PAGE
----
Acceptance in D&D

I want to talk to you today about my favorite section of the Players Handbook for 5th edition.   Now that might seem like a bit of an odd topic.  Even more so when I mention that it’s not just a section, or a page, but it specifically is two paragraphs.   But before I get into the details of this, I want to qualify my statement.   I don’t have any intention to bring politics into this site or start arguments in the comments section.   I don’t want to offend anyone or make anyone feel left out or same any inflammatory remarks.   That being said, this is something that Wizards of the Coast chose to put into their handbook for the game.   The one book that pretty much anyone who really wants to play needs to read, even if they never notice these two small paragraphs.  It’s something that makes me proud as a D&D player that they put in the book and I think it’s healthy for the game and healthy for society to have these views.   Will everyone agree with what I’m about to post, probably not, but that’s ok.   Just because two people don’t agree on something doesn’t mean they have to fight, or can’t be friends, or can’t sit at a table together, roll some dice, and go on adventures.   If everyone in the world was the same how dreary a world that would be.   What matters is that we respect each each other, even if someone disagrees with us.   I would never force my beliefs on someone else and would not want them to try to force theirs on me.

So before we go further, let me just put in these paragraphs here so we are all on the same page.  Which incidentally, this is found on page 121 of the Players Handbook for 5th Edition.

You can play a male or female character without gaining any special benefits or hindrances.  Think about how your character does or does not conform to the broader culture’s expectations of sex, gender, and sexual behavior.  For example, a male drow cleric defies the traditional gender divisions of drow society, which could be a reason for your character to leave that society and come to the surface.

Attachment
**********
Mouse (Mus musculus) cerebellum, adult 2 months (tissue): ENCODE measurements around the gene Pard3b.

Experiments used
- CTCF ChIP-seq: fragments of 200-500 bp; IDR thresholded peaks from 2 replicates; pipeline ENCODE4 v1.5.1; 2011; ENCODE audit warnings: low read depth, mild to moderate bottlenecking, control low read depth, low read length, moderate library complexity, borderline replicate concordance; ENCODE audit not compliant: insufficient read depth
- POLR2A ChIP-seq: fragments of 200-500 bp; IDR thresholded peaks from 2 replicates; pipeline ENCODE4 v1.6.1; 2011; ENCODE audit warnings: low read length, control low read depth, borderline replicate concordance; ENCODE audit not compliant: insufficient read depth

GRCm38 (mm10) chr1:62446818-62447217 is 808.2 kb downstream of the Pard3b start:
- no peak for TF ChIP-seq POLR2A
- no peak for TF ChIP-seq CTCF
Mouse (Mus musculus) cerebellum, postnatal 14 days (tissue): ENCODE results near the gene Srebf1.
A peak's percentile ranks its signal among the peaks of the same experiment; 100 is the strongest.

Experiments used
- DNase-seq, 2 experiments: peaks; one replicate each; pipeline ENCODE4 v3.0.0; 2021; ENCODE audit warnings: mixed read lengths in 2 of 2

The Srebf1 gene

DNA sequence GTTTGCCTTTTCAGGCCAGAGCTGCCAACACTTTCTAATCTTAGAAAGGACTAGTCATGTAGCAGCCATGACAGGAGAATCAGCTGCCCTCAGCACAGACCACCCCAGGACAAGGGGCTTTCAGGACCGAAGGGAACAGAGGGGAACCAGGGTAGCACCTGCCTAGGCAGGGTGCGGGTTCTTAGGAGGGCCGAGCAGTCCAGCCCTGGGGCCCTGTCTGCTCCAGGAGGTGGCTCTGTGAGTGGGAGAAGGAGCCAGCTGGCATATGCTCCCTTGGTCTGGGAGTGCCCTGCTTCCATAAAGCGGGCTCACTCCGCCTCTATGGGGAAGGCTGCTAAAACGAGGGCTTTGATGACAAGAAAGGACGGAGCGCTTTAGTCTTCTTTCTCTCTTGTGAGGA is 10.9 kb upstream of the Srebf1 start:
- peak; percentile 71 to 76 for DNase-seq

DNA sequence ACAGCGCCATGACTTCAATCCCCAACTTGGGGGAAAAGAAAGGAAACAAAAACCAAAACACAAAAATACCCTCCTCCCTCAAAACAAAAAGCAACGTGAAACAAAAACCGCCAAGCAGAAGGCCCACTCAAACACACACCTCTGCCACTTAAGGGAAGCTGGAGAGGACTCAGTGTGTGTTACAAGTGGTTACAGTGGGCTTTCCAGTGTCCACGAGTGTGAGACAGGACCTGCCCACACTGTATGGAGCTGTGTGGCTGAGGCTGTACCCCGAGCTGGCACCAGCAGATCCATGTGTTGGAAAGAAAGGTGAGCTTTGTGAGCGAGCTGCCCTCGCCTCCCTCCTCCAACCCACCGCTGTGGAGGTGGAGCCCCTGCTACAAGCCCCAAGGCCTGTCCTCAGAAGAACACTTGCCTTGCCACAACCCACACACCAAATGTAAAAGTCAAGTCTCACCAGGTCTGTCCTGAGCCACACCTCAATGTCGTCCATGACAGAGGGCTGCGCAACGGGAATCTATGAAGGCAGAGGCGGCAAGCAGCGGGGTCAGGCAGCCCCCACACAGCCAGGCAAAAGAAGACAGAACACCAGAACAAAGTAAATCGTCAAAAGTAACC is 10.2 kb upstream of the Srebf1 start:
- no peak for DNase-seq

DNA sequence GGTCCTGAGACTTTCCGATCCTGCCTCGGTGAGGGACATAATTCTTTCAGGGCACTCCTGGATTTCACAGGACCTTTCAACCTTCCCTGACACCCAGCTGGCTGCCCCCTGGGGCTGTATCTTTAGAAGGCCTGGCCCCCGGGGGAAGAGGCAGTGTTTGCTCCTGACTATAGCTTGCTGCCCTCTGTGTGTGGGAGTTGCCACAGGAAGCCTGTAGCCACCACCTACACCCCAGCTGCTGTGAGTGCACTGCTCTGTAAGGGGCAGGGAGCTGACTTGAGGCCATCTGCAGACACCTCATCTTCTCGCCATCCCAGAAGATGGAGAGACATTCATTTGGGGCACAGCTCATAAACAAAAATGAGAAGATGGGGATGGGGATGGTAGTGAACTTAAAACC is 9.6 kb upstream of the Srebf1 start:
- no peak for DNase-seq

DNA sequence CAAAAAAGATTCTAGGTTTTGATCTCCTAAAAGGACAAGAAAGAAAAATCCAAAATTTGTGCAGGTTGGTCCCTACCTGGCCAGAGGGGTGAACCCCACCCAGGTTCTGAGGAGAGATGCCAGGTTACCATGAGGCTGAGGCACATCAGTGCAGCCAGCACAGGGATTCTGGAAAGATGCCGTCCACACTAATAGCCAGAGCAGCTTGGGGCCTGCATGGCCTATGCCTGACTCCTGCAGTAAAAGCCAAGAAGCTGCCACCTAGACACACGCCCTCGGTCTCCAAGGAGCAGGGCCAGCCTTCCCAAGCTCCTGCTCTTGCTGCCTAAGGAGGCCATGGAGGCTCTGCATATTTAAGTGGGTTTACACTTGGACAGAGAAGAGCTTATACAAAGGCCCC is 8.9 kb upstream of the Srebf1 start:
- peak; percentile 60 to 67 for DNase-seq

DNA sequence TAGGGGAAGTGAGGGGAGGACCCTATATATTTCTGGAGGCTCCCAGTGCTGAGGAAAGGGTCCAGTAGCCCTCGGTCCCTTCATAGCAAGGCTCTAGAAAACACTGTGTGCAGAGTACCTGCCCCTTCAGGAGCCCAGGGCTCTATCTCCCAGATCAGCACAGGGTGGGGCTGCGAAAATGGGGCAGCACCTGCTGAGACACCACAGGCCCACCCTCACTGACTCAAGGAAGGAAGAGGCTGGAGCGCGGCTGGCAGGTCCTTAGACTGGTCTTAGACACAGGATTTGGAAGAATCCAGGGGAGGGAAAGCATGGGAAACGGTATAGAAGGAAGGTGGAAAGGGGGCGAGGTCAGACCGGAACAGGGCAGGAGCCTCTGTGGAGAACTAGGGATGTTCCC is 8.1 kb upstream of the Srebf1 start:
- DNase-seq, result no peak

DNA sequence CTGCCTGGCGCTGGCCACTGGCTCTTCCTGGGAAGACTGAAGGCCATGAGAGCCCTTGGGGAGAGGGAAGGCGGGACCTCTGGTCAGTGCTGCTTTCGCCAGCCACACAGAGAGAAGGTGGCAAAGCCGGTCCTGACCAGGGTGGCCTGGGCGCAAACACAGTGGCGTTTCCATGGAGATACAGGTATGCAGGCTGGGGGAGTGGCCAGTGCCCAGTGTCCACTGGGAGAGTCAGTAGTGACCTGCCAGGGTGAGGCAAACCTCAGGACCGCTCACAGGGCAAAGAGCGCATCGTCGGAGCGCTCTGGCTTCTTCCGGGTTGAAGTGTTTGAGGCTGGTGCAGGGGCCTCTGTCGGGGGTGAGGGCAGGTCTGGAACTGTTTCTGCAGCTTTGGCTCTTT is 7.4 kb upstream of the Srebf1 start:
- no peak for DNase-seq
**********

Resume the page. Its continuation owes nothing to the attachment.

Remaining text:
You don’t need to be confined to binary notions of sex and gender.  The elf god Corellon Larethian is often seen as androgynous or hermaphroditic, for example, and some elves in the multiverse are made in Corellon’s image.  You could also play a female character who presents herself as a man, a man who feels trapped in a female body, or a bearded female dwarf who hates being mistaken for a male.  Likewise, your characters sexual orientation is for you to decide.

The one thing that D&D has always been about is how you can do anything, you can be anyone, you can go anywhere.  The only limit is your imagination.  And to Wizards of the Coast credit, it is something that stick by and support.   So much so that they made sure these two paragraphs where in the core rule book of the game.  This is about inclusion.  Anyone can play this game and you can play anyone you want to.  There was a great article in one of the recent Dragon+ magazine articles about players and characters with handicaps.  It discussed how you should welcome players with handicaps to the game and if someone has a character that has a handicap or becomes handicapped in the course of the adventure, that’s ok.   It’s actually a good thing.  It makes your world more real, it makes your game more welcoming and accepting.

My gaming group is made up of men and women.  We have people of all ages and all different backgrounds.  Anyone is welcomed at my table.   And I have seen a range of character choices.   Men playing female characters, female playing male, I have even seen a woman playing a male character who wanted to be a female but had not completed the transitioning process yet.  You can be straight, you can be gay, you can be anything you want to be.   And Wizards made sure that was well known.

I commend them.  This could be a very controversial section of the book and they could get flack from a lot of people.   But they took a stand and they made a statement.   They are saying that anyone is welcomed and all will be accepted.  I think one of the reasons that this is never really complained about from my experience at the table is that this is just something that D&D has always offered.   That may be why a lot of people never noticed this part of the handbook.  It’s just a natural part of the game so these paragraphs are really no big deal to them.  But there are people out there who do notice.   And seeing a company stand up for them like this, and accept them as they are, has got to be a good feeling to know they won’t be judged and can let their imagination run wild or just be themselves.  The handbook looked at bigots and close minded people and told them in no uncertain words, we accept everyone.

Wizards took a stand and made a choice.   And they chose acceptance.

That’s a company I’ll stand behind every day of the week.


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